Let me begin then with an observation. Nowadays, just about everybody who has worked a day job knows about putting their money in the stock market. There are some who does it out of greed, some out of fear, but the vast majority does it just because everybody else is doing the same thing! It appears to me that only a tiny group of minorities are really making intelligent investment decision. What about the rest? They buy/sell when they feel like it. Emotion is their chief investment advisor, and they listen to it religiously. Is it any wonder that the financial market behaves the way it does? Good news, because one will learn from Graham that the sillier the market’s behavior, the greater the opportunity for the business-life investor.

Graham begins by laying out the foundational definition of investment versus speculation. “An investment operation is one which, upon thorough analysis, promises safety of principal and an adequate return. Operations not meeting these requirements are speculative." In the following chapters, Graham gives his reader unprecedented access to the stock market history and grants readers the wisdom that are used in developing portfolio policies in the body of the book. This book attempts to inject some transparency into the secret world of finance and he has succeeded abundantly.

The final and most important chapter of this book sums up the secret of sound investment into three words, MARGIN OF SAFETY. To quote, “The margin of safety is always dependent on the price paid. It will be large at one price, small at some higher price, nonexistent at some still higher price.”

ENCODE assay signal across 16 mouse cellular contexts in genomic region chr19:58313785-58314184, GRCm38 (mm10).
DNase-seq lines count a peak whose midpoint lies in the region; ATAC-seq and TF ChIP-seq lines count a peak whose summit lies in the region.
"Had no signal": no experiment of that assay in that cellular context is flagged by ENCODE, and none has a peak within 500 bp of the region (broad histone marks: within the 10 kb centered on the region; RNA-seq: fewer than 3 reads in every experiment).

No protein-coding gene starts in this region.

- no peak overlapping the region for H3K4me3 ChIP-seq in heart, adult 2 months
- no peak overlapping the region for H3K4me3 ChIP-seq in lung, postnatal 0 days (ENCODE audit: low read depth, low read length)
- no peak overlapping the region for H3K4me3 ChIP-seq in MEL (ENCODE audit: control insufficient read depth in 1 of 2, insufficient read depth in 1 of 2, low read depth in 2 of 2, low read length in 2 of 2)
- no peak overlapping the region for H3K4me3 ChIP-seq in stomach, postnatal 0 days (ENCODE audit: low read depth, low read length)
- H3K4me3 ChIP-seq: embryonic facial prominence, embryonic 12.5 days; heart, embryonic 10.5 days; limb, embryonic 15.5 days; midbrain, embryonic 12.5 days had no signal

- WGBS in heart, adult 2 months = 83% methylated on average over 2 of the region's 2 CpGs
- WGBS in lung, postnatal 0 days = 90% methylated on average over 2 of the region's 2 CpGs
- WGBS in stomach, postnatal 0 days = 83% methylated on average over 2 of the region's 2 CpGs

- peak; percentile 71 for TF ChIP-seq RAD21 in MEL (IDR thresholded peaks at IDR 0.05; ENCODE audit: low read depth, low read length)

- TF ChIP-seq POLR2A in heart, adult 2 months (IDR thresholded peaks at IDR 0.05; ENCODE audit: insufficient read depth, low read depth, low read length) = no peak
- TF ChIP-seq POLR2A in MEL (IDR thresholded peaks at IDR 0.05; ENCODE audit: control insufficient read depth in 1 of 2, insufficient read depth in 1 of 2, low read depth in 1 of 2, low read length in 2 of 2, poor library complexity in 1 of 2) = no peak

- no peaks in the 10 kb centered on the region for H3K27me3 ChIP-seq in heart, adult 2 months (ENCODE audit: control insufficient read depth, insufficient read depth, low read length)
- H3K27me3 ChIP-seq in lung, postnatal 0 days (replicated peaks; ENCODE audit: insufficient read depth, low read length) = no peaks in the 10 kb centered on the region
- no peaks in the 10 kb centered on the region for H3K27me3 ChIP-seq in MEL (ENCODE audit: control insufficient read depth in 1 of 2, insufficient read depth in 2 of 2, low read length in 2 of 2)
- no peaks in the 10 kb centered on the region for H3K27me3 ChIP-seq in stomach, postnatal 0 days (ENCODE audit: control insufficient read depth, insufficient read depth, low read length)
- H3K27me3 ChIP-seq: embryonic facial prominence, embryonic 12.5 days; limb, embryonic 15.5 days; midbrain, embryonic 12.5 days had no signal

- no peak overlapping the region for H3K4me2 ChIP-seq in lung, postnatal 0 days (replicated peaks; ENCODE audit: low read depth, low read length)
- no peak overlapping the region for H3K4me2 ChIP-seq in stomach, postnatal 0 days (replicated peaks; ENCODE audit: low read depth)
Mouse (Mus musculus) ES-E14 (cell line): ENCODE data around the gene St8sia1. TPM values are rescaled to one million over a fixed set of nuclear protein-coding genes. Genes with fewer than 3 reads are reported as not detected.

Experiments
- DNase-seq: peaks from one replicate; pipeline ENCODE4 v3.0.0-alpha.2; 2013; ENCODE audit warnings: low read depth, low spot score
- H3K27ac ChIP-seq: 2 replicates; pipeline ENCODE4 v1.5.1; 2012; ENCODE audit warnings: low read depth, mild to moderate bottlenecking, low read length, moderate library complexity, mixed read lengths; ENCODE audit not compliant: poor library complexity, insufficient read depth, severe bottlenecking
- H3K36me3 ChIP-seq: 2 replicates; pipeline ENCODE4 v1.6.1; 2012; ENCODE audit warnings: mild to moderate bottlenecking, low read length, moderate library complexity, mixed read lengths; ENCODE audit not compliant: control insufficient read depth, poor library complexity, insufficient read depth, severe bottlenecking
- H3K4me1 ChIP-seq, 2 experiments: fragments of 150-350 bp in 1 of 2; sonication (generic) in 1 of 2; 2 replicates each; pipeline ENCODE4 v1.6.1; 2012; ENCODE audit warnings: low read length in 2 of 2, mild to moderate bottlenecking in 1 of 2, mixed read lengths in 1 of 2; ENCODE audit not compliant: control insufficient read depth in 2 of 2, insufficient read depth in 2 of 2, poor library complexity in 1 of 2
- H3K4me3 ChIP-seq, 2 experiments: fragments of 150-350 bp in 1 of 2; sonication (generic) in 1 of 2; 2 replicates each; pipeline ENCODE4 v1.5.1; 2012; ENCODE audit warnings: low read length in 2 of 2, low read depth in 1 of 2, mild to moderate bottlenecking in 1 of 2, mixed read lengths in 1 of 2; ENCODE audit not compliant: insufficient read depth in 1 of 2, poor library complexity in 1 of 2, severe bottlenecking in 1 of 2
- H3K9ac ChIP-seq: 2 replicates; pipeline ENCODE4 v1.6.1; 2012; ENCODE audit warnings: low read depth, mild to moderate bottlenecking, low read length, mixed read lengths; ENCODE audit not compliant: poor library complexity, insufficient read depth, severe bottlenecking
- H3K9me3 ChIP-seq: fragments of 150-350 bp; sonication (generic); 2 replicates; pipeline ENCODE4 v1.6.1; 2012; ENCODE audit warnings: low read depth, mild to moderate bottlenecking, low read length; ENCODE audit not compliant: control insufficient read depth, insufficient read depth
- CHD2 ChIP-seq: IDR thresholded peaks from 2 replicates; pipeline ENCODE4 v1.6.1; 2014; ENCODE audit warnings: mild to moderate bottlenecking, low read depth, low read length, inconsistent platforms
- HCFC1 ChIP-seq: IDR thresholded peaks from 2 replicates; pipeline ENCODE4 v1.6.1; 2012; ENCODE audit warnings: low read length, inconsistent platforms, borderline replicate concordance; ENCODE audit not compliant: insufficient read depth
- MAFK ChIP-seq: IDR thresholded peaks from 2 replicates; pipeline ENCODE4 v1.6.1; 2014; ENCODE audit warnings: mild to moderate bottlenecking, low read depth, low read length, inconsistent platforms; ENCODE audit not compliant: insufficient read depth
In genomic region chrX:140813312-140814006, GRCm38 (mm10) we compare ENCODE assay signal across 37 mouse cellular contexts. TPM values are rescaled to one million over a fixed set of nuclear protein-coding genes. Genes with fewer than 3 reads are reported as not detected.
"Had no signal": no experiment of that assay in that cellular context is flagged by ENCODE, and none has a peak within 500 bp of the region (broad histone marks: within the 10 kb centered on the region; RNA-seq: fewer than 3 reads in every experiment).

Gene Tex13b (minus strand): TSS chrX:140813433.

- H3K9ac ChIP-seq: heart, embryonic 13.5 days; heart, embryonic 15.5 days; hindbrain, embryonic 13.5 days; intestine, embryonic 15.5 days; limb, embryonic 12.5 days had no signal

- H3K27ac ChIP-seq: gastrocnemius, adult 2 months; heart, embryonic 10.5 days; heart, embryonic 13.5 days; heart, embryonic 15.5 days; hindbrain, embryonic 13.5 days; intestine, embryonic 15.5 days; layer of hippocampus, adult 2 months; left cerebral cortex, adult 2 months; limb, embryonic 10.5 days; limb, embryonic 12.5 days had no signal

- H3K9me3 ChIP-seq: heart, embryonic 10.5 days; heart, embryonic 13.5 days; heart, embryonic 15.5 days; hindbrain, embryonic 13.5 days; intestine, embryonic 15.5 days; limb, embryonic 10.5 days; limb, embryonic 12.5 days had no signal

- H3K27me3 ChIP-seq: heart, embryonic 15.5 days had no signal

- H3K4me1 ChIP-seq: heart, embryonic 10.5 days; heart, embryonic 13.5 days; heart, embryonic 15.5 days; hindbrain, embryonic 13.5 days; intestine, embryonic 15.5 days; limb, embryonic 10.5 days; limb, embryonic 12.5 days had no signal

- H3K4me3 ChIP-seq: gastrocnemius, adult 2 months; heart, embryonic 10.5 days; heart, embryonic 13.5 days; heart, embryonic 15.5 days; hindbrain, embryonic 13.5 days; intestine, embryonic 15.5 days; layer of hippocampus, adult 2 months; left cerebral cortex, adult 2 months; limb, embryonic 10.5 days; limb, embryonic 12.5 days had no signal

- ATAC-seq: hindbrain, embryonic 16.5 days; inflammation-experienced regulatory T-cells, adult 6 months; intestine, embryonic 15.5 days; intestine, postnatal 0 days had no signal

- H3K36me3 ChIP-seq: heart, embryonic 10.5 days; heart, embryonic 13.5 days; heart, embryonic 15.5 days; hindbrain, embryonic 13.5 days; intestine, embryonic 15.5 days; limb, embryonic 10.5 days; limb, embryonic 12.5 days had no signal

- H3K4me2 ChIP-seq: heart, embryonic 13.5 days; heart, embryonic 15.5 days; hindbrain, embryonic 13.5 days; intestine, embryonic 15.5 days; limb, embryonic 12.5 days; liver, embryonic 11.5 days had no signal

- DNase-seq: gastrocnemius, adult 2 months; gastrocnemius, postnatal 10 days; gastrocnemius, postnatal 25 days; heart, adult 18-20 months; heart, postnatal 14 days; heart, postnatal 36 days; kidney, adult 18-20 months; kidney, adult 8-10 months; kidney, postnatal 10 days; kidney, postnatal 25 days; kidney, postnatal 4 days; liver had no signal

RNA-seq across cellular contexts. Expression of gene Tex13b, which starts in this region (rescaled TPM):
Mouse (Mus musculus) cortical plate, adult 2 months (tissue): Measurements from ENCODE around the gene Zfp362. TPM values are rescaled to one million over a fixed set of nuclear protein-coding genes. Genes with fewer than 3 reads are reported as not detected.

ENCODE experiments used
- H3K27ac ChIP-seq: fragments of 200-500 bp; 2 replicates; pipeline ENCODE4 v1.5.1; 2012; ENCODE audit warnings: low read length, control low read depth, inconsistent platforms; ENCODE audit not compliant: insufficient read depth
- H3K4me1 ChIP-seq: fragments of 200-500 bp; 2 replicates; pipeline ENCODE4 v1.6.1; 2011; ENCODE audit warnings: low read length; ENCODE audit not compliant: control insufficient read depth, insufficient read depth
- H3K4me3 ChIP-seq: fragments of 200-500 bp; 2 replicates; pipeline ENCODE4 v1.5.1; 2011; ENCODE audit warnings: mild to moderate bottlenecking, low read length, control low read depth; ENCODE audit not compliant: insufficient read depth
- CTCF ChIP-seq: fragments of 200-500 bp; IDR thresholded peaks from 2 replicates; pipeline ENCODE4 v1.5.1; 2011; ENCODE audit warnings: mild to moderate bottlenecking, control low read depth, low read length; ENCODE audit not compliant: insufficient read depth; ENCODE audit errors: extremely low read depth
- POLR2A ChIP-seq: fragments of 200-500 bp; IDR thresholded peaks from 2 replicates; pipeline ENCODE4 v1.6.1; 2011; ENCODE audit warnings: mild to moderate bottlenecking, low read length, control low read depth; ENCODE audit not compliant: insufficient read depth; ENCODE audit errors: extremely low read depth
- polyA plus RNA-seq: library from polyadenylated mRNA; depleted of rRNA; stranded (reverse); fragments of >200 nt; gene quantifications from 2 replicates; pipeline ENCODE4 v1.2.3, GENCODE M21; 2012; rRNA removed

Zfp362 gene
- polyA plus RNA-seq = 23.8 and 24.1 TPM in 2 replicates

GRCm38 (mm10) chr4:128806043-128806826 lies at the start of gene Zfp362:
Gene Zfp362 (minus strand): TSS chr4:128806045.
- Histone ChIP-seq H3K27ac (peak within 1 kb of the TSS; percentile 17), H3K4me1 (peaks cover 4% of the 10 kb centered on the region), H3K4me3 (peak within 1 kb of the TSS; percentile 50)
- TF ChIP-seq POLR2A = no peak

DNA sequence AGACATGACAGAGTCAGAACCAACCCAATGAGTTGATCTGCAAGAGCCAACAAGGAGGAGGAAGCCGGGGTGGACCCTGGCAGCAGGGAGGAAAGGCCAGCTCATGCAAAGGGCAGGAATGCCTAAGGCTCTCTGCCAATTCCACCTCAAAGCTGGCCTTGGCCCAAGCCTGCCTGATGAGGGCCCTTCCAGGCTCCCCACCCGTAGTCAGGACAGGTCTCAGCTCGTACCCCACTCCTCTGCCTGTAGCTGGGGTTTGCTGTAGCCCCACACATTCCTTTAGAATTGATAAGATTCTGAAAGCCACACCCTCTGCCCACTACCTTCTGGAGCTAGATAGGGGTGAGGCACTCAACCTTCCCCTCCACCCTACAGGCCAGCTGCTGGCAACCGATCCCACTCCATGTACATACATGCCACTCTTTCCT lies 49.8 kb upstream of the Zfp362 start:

The Intelligent Investor isn’t a book about analyzing companies, but one which really nails into the readers’ heads the proper investment principles and attitudes. Professor Graham’s academic writing style delivers his powerful idea in a simple and gentle way.

To summarize, in the added appendix of the book is an article called Superinvestors of Graham of Doddsville written by Buffett, “There seems to be some perverse human characteristic that likes to make easy things difficult… Ships will sail around the world but the Flat Earth Society will flourish. There will continue to be wide discrepancies between price and value in the marketplace, and those who read their Graham & Dodd will continue to prosper.”
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on May 28, 2014
This book is a very helpful discussion of the basic philosophy of SENSIBLE investing. Graham explains why preservation of capital is a vital component of any investment plan, and how to achieve it. There may be people who achieve much better returns than Graham, but do they sleep at night? Read Graham, follow his advice and you will not need the Valium or Pepto. His explanations just make so much sense that, if you are not as greedy as a politician, you soon understand what to do in the market.